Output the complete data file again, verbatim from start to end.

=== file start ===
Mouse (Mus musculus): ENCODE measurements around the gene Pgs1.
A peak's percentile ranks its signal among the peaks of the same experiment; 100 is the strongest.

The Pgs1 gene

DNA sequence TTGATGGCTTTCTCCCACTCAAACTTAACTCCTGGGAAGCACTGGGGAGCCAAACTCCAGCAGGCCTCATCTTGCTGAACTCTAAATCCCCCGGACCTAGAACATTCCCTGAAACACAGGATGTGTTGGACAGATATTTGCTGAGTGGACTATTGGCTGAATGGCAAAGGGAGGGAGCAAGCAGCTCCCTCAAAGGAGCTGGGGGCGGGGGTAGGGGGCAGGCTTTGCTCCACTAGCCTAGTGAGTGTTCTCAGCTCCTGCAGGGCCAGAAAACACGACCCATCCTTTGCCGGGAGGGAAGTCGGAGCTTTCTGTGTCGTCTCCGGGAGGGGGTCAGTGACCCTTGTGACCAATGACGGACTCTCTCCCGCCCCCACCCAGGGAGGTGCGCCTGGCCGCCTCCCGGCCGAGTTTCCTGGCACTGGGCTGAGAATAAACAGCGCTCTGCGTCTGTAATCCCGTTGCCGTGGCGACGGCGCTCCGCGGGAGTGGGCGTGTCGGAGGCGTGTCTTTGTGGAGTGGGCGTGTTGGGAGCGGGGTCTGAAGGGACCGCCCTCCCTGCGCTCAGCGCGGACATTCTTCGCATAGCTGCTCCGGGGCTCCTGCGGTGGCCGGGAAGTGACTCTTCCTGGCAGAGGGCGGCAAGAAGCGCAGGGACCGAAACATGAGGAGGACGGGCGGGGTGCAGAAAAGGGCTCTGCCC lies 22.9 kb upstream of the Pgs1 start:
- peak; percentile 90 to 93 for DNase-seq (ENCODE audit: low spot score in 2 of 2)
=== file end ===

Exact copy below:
Mouse (Mus musculus): ENCODE measurements around the gene Pgs1.
A peak's percentile ranks its signal among the peaks of the same experiment; 100 is the strongest.

The Pgs1 gene

DNA sequence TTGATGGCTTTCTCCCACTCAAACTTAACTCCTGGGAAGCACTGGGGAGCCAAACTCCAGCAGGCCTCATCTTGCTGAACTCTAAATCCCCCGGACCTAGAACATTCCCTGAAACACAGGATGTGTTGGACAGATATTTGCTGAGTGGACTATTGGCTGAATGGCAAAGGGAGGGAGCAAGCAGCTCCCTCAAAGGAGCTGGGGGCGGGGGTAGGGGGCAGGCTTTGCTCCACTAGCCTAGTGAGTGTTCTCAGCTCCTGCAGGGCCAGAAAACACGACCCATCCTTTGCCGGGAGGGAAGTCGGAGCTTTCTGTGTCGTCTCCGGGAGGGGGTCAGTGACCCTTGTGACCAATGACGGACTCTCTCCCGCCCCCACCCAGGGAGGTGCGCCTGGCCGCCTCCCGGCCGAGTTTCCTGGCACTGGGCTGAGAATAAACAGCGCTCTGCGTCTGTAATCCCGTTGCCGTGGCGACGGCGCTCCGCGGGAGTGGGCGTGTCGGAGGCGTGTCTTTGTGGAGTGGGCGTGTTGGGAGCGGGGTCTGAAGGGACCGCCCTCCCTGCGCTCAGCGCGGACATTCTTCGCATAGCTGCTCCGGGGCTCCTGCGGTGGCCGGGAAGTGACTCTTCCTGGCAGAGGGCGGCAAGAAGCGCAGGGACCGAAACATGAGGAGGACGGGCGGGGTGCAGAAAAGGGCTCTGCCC lies 22.9 kb upstream of the Pgs1 start:
- peak; percentile 90 to 93 for DNase-seq (ENCODE audit: low spot score in 2 of 2)